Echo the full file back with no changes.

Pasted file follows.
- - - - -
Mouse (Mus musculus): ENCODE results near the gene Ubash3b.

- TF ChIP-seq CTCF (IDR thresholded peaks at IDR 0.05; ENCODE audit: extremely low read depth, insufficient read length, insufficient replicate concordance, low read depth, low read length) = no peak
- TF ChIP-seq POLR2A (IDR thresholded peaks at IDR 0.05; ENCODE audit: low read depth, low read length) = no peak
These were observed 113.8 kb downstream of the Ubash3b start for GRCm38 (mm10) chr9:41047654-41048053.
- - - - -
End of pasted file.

Mouse (Mus musculus): ENCODE results near the gene Ubash3b.

- TF ChIP-seq CTCF (IDR thresholded peaks at IDR 0.05; ENCODE audit: extremely low read depth, insufficient read length, insufficient replicate concordance, low read depth, low read length) = no peak
- TF ChIP-seq POLR2A (IDR thresholded peaks at IDR 0.05; ENCODE audit: low read depth, low read length) = no peak
These were observed 113.8 kb downstream of the Ubash3b start for GRCm38 (mm10) chr9:41047654-41048053.